Antonovsky’s insight was his realisation that understanding people’s health cannot come from understanding what causes disease but rather through understanding what made people resilient to external stressors and insults, keeping them healthy. External stressors are everywhere in the human biological, social and physical environment, but people seem remarkably resilient and show extraordinary fortitude even in dire circumstances. This led Antonovsky to develop his alternative paradigm, called salutogenesis. If pathogenesis focuses on the origin of disease, salutogenesis looks at the origins of health. For Antonovsky an underlying state of mind — what he called a sense of coherence — was at the heart of resilience and salutogenesis. Antonovsky believed that if we believe that life makes sense, that life is reasonably predictable, that all things considered we have done reasonably well to hold things together, then our sense of psychological equanimity will be such that we will be able to cope with most of the travails that life throws at us. This is certainly not blissful contentment. This state is grounded in a real world which does throw up awful things; it is being able to manage or cope with those things which provides for a sense of wellbeing.


Wellbeing and Coping Strategies

The literature on the sociology of chronic disease has a large amount to say about wellbeing, coping and quality of life. The central observation is that people who have illnesses which have extraordinarily debilitating symptoms and which severely restrict their functional capacity do not necessarily feel they have a poor quality of life and are certainly not devoid of a sense of wellbeing. So studies of emphysema, rheumatoid arthritis, epilepsy, diabetes, Parkinson’s disease and colitis all revealed that the meanings that patients attribute to what is happening to them and their bodies are critical for the ways in which these patients cope with their disease[5].

Several key strategies for coping with illness have been described in this literature.  The first is denial. The person with the illness tries to convince her or himself and others that there is nothing wrong — or at least nothing seriously wrong! This is not uncommon at all in the early phases of illness and indeed can be very positive. It allows for a period of adjustment to the changed bodily functions and new limitations that the symptoms present. Denial is about the deliberate non-acknowledgement that there is anything wrong. As a holding strategy, when the patient is in the early stages of her or his illness, this does have the positive benefit of buying time while the patient gets used to the situation, but it is inherently unstable, particularly if the symptoms become more and more intrusive. Denial has tended to get bad press over the years, depicted as a kind of psychological regression or a failure to face reality. This way of describing denial is not helpful, however, because gaining control of symptoms and changes to bodily functions often creates time and space in which coping can begin.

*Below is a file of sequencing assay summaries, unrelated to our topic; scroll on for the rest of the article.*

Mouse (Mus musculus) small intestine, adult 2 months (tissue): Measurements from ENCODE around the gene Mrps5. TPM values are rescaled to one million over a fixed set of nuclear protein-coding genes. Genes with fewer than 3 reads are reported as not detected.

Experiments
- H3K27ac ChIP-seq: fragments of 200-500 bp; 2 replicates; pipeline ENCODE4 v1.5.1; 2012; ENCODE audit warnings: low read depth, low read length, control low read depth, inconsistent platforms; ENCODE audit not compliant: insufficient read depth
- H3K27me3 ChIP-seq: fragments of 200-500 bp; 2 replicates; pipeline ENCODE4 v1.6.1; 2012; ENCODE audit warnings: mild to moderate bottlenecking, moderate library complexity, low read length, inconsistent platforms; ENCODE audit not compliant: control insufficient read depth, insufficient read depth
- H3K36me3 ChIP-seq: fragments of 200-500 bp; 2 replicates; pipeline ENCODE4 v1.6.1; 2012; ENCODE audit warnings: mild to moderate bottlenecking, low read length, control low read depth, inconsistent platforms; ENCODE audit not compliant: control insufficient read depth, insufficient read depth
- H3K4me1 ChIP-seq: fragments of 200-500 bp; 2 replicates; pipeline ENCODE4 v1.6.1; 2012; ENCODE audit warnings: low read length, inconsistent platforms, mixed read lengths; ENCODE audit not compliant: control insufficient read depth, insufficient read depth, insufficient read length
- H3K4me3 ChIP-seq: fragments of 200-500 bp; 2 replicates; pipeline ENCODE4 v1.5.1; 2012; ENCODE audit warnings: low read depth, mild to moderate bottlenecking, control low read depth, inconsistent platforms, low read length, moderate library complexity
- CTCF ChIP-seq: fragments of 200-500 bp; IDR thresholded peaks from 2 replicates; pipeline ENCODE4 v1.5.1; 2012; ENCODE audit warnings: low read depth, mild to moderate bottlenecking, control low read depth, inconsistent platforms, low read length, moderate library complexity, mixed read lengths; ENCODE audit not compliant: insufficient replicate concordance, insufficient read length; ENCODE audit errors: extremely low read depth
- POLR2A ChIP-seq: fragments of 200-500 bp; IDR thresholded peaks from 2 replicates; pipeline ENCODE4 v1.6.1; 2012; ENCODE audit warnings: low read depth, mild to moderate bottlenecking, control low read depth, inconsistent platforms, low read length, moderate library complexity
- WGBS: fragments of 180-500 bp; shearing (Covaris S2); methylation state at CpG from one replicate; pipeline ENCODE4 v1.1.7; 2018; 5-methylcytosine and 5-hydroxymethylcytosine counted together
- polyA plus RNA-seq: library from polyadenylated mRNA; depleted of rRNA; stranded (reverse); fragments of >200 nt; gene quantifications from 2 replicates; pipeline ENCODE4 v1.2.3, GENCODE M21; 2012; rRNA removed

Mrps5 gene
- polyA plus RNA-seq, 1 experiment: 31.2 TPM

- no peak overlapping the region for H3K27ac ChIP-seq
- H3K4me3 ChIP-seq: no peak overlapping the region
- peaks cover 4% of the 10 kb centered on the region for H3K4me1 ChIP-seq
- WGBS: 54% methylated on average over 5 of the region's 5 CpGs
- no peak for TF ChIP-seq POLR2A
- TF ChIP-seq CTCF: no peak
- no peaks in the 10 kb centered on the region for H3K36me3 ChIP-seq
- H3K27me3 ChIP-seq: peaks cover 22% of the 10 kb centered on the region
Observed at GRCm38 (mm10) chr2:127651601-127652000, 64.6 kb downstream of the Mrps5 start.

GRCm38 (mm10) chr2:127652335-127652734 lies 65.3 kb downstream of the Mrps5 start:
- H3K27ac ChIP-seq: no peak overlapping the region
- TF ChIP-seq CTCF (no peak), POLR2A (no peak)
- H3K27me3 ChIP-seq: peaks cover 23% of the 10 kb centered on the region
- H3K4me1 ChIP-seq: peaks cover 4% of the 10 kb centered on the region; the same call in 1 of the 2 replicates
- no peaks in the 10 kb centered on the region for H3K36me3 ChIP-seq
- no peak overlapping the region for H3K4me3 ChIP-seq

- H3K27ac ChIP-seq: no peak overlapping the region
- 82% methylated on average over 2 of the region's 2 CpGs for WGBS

Another common way of dealing with the symptoms and consequences of chronic illness is called passing. In essence, the sick person seeks to pass her or himself off as healthy or well to the outside world. This person does not deny that she or he has a problem because she or he knows and recognises that this is the case. This person, however, does all that’s possible to keep up the appearance of normality, discharging their usual role responsibilities and fulfilling obligations, while working very hard to deal with an illness and symptoms in a private world. Self-medicating, changing dressings, or simply resting away from the public eye, while attempting to appear as normal as possible in the public world, are examples of this approach. What comes across in the literature describing this response to illness is the sheer labour involved, both in the act of trying to appear normal in the public world and in the work that must go on in private to sustain this appearance. The degree to which symptoms do interfere with and are intrusive and the extent to which things are well controlled determines how easy passing will be. This response to chronic illness is particularly important in discussions about wellbeing. Private difficulty is contrasted with public appearance. This is an effort to present to the external world a picture of wellbeing. “All is well,” the sufferer tries to say. If we only focus on the public manifestations of this behaviour, we miss the difference between the public and the private domains. This underlines the fact that wellbeing is something that changes shape through interaction, in human relationships, rather than something constant which rests in the individual.